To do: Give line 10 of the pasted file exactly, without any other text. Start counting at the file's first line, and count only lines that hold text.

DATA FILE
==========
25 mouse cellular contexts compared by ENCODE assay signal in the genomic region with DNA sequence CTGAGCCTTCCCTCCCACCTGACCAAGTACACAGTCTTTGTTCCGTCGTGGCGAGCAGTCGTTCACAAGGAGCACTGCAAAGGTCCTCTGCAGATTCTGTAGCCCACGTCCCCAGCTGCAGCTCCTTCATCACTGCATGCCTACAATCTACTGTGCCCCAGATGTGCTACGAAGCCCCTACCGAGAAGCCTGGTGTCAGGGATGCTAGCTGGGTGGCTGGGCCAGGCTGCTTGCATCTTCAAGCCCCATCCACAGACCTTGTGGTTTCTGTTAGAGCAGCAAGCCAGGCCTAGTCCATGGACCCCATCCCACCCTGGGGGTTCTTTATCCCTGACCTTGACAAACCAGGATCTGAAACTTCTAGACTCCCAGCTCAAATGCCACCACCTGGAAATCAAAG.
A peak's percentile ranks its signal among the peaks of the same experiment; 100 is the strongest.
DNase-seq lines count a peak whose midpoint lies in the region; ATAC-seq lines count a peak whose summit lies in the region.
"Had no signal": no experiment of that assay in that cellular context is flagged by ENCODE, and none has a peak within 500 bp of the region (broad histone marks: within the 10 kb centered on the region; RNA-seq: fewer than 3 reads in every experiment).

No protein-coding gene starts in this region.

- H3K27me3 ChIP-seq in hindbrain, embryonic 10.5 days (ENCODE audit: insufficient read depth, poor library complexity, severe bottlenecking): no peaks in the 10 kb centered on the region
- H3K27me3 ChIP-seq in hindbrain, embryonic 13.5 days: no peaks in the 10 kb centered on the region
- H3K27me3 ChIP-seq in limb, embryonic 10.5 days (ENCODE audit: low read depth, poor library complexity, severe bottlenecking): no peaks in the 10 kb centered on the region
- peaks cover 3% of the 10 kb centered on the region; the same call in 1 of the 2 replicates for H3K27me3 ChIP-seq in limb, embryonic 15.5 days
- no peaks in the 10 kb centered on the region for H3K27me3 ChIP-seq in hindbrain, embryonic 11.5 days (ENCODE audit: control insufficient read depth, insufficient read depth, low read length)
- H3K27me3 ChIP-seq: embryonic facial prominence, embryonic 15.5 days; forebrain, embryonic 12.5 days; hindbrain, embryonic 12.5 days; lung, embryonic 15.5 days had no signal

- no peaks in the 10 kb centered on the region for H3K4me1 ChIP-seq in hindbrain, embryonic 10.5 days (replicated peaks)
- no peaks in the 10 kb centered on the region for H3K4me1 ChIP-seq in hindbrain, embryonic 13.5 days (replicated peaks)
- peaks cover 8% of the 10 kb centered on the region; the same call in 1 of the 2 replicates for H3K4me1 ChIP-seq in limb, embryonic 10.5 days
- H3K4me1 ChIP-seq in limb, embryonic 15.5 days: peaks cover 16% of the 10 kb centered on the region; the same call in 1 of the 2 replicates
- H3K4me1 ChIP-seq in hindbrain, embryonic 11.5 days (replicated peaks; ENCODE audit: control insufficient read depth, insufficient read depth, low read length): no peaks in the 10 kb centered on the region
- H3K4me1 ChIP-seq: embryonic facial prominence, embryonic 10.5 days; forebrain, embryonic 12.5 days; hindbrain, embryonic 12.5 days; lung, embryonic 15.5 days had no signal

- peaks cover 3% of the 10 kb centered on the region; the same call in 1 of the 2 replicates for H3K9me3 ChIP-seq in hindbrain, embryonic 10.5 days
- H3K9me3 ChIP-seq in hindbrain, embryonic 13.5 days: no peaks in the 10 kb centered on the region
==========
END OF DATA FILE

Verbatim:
- no peaks in the 10 kb centered on the region for H3K27me3 ChIP-seq in hindbrain, embryonic 11.5 days (ENCODE audit: control insufficient read depth, insufficient read depth, low read length)